- The Bird Educator’s Handbook helps birding enthusiasts, teachers, environmental educators and general readers get new ideas for teaching and spreading the word about birds and ecology.
- The book is intended to teach children in a variety of areas – whether rural or urban – and encourages inclusiveness with specific guidelines for teaching children with special needs.
- Along with learning about nature, the book also focuses on human behavior in nature and emphasizes respecting certain etiquettes.
“If we want children to flourish, to become truly empowered, then we have to allow them to love the earth before asking them to save it.” This quote from American educator and scholar David Sobel sets the perfect tone for the recently published book, Handbook for bird educators by Garima Bhatia, Abhisheka Krishnagopal and Suhel Quader. Aimed at birdwatchers, teachers or animators with a passion for birds and nature, this manual helps readers find new ideas for teaching and spreading the word about birds and ecology.
The book contains a compilation of tips, tricks, activities, games, quizzes, projects etc. which can be used to educate children, mainly in the age group of 4-10 years old, in an entertaining way. It is divided into four chapters – bird introductions, activities to introduce children to birds, assessment and feedback techniques, and safety and behavior guidelines for working with children or special audiences.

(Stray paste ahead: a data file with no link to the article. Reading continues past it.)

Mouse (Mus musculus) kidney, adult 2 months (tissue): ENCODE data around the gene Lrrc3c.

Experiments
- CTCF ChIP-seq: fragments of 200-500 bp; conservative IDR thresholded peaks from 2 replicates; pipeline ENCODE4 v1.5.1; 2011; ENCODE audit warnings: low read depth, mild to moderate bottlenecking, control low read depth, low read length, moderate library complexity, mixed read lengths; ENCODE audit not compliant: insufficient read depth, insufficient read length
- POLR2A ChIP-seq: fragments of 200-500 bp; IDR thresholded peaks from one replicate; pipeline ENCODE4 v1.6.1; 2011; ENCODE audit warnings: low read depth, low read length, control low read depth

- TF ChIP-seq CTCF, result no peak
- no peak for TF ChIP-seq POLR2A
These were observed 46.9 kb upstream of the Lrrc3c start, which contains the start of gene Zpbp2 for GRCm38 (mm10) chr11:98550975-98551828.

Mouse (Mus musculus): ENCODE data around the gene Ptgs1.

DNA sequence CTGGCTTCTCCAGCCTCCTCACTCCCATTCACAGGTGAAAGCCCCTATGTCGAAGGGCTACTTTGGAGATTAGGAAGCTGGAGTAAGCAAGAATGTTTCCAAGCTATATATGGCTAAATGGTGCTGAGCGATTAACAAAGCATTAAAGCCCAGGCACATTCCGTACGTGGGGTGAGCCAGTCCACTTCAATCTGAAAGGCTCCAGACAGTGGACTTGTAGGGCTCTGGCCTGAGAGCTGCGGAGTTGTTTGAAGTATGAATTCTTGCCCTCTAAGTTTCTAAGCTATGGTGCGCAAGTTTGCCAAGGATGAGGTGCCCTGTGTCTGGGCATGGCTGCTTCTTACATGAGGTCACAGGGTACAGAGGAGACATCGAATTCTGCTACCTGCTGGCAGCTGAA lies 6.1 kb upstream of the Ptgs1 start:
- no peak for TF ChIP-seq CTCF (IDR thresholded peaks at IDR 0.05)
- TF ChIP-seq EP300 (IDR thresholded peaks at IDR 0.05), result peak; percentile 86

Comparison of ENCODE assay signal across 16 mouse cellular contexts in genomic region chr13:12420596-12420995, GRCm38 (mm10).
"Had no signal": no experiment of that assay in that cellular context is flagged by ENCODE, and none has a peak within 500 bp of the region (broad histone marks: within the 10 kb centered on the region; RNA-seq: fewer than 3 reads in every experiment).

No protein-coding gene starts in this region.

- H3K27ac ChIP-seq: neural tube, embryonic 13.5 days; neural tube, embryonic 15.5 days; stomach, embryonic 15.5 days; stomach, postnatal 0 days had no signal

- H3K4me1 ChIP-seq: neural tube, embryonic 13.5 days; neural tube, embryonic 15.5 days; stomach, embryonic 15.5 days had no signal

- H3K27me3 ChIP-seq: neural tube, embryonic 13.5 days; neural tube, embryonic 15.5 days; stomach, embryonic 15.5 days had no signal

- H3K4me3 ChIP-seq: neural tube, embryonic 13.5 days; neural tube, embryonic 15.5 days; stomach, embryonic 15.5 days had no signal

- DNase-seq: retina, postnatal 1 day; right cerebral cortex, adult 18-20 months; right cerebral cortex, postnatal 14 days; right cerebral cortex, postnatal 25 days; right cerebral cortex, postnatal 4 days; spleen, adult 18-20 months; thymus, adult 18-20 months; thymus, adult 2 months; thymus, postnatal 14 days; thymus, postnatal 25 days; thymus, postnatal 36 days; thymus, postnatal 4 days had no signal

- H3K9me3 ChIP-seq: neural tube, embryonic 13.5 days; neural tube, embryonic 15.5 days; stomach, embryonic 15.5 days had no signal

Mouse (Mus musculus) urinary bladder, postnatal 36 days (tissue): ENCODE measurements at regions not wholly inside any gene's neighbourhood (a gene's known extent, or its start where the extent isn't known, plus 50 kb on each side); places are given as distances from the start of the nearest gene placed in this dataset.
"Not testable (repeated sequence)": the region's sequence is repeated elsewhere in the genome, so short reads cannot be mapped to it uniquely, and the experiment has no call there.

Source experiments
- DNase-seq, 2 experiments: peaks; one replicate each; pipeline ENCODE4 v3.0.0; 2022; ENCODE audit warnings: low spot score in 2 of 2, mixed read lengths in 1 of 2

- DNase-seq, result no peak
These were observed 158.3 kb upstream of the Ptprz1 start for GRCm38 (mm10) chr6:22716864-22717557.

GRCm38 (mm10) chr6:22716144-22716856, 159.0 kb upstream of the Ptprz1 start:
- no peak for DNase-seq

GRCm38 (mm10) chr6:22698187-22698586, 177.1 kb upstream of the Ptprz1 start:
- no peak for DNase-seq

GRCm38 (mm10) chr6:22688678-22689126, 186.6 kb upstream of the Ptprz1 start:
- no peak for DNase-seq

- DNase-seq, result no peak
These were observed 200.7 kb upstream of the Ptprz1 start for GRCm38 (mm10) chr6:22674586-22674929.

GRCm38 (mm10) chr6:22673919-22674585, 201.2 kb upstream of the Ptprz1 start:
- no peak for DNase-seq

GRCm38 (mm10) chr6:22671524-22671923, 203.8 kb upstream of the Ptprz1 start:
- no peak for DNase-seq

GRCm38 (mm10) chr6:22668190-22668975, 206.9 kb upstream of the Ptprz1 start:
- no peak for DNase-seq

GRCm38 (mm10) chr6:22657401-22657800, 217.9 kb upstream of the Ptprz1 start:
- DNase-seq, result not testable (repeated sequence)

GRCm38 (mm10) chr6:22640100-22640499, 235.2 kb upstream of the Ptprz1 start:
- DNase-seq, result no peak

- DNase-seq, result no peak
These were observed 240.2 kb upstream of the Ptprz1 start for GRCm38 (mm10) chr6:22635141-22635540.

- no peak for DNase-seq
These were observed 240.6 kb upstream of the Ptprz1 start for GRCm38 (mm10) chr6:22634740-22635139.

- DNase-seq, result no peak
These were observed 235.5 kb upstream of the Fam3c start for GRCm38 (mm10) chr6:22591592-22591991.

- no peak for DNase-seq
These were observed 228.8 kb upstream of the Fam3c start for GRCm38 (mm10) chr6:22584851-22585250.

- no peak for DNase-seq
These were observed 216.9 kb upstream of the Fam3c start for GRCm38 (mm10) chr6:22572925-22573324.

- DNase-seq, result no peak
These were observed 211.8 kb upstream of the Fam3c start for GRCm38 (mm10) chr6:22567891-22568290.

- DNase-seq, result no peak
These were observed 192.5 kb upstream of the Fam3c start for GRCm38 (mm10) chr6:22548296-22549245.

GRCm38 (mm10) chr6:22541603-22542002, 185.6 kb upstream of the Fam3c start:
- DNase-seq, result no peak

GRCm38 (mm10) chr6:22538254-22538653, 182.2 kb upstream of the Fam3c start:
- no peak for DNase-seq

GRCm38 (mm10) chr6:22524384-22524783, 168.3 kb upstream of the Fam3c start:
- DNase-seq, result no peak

This simple 142-page book is packed with hard-hitting information with beautiful illustrations by Samitra Deshmukh and is designed by Aditi Elassery. It is published by Early Bird, a birding collective, which is an initiative of the Nature Conservation Foundation (NCF), an NGO based in Mysore.
The book draws heavily on expert field research, scientific information, and practical aspects of teaching children outdoors. The co-author of the book, Garima Bhatia, in an online interview with Mongabay-India, explains that it is because this book is the result of a series of workshops, titled “How to be an observation buddy of ‘birds’, which Early Bird has been conducting since 2017. These workshops aimed to equip birdwatchers and educators with the knowledge, skills and materials needed to effectively engage children about birds and nature, both indoors than outside the classroom. “We ultimately decided to compile the games, creative activities, tips and tricks into a manual that could potentially reach a lot more educators,” says Bhatia. The book took over a year to compile.
The early chapters of the book focus on why children should learn from nature, noting: “There is a growing body of research indicating that direct exposure to nature is essential for healthy childhood development and the physical and emotional health of children and adults.
Bhatia adds to this, saying the activity of bird watching helps develop observation skills and patience in children and mental health benefits for the elderly. Focusing on bird watching as the first step towards learning about nature is a natural fit as one can watch birds even from their window in the heart of the city.
Read more: From wetlands to trash cans: Mumbai’s diverse habitats are home to hundreds of bird species
The book also contains practical suggestions for bird educators. It states that it is not necessary to know the botanical or scientific names of the birds, but rather to focus on the behavior of the birds, the natural history, its connection with the local culture, the tradition.